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Re: MySql Vs Firebird
Posted by: John Daisley
Date: January 16, 2009 10:34AM

Milan Tomes Wrote:
> Firebird:
> - clear and understandable SQL syntax
> - fully supported relations
> - multi generation architecture (but with
> incremental backups support)
> - fully supported stored objects (procedures,
> triggers, UDFs)
> - huge set of built-in functions
> - fully supported transactions (including
> snapshot)
> - autoincrement through sequence generators
> MySQL (InnoDB engine):
> - SQL syntax is really bad
> - don't know MySQL's architecture
> - transactions may work
> - huge set of built-in functions including stupid
> limitations when using them (CURRENT_TIMESTAMP
> can't be used in columns of type other than
> TIMESTAMP (e.g. DATETIME) and also there cannot be
> more than 1 TIMESTAMP columns with NOT NULL
> constraint in 1 table - what a stupidity)
> - stored objects support is practically missing
> (except really bad stored procedure/function)
> - autoincrement values support is really bad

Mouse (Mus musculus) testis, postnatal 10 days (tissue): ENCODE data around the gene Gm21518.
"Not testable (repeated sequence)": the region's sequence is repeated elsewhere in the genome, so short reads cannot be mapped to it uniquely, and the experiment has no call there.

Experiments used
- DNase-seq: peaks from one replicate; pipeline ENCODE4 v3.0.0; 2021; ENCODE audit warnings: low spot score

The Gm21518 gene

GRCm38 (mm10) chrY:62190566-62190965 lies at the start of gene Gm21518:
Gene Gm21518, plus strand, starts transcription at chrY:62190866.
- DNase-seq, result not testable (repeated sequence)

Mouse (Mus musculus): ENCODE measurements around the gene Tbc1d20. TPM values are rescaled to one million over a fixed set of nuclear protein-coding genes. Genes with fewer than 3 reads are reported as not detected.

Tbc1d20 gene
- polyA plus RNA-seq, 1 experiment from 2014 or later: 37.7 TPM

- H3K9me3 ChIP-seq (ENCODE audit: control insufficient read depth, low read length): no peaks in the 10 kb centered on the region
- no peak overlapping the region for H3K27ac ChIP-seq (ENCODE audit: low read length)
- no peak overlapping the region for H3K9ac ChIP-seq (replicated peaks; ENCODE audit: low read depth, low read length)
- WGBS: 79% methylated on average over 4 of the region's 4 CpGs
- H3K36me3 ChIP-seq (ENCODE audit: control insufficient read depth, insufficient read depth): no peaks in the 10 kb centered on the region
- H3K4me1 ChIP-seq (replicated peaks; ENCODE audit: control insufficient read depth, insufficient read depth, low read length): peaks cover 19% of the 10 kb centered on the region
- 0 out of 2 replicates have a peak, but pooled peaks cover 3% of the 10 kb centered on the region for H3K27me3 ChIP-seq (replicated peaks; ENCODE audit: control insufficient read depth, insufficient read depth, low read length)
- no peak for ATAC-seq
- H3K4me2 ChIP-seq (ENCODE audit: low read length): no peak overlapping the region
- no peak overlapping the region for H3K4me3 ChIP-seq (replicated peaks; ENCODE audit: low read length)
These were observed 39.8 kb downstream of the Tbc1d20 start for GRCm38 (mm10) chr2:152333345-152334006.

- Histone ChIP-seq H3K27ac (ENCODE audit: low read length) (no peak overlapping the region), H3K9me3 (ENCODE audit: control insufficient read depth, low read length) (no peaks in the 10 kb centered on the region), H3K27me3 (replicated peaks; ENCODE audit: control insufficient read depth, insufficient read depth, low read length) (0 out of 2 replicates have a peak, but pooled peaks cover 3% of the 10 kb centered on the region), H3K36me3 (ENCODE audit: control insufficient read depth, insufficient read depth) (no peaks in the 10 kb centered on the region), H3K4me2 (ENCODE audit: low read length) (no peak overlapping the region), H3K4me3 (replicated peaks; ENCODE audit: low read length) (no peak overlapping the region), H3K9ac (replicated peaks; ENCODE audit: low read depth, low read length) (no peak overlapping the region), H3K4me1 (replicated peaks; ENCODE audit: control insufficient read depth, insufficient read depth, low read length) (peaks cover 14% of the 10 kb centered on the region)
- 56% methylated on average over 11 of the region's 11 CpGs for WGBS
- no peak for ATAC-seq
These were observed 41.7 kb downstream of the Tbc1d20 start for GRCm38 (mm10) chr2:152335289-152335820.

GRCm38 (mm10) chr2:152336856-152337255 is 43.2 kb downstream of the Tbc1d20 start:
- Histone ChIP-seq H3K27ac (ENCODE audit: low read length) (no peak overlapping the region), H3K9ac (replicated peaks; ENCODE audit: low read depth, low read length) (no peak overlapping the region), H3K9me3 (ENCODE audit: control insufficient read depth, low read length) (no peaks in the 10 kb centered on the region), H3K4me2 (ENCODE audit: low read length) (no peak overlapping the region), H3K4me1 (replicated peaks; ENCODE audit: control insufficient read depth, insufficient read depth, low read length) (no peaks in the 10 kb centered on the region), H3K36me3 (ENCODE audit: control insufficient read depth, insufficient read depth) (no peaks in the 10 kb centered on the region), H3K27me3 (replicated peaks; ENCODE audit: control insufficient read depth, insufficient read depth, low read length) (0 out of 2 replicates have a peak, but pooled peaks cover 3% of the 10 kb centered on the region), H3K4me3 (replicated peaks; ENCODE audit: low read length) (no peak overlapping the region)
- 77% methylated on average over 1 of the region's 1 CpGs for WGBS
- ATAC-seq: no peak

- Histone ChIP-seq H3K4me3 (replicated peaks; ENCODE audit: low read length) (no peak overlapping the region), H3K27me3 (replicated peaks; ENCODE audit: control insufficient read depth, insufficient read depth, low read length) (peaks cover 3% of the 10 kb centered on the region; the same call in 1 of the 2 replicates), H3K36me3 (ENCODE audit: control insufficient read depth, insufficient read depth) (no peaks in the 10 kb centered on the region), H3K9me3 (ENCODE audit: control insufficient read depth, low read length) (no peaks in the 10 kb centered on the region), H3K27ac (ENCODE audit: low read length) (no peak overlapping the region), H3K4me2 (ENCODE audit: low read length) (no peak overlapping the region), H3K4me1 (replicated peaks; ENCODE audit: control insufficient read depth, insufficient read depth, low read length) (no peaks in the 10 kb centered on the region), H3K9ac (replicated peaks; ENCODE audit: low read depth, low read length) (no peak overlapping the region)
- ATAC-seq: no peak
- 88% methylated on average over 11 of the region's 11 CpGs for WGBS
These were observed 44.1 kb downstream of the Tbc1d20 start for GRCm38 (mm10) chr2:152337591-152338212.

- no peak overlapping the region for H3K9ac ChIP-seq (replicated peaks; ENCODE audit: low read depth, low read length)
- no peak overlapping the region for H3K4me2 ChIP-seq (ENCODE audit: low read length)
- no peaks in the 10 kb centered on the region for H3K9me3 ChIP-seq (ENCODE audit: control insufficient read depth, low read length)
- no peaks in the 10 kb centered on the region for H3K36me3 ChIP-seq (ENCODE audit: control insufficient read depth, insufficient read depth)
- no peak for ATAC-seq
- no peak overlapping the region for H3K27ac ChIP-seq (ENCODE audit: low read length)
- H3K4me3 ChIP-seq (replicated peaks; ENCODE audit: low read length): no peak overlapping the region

> In my opinion - MySQL is the worse (pseudo)SQL
> server I've ever seen. Hopefully there will be
> soon available spatial support for Firebird &
> MySQL will be kicked out really fast. MySQL can't
> be used for serious development.
> M.T.

Wouldn't an unbiased comparison have been more helpful instead of this from someone who openly admits to not knowing MySQL Architecture?

I wouldn't try and compare the two because I don't know Firebird and don't know of anyone who has even tried using it. I use MySQL because it is fast, functional, is proven in millions of active installations (including some very large high profile users), and is easy to use and maintain.

Its difficult to understand where the idea that the SQL Syntax is poor has come from; its certainly on a par with Oracle which I use frequently and far better than SQL Server which I also use regularly.

Stored Procedures, User Defined Functions and Triggers all work well.

If you know how to work with MySQL Timestamps you can do some very powerful things with them and its easy to populate a datetime field with the current timestamp.

Auto-increments in MySQL do exactly what they should and whilst not as powerful as an Oracle Sequence they do work well.

I must say the Firebird community do seem a little agressive towards MySQL, why is that? I have noticed this on here and on a few Linux forums.



John Daisley

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Gloucester, United Kingdom.
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Written By
October 21, 2008 04:33AM
November 26, 2008 03:47AM
Re: MySql Vs Firebird
January 16, 2009 10:34AM
March 06, 2009 06:58PM

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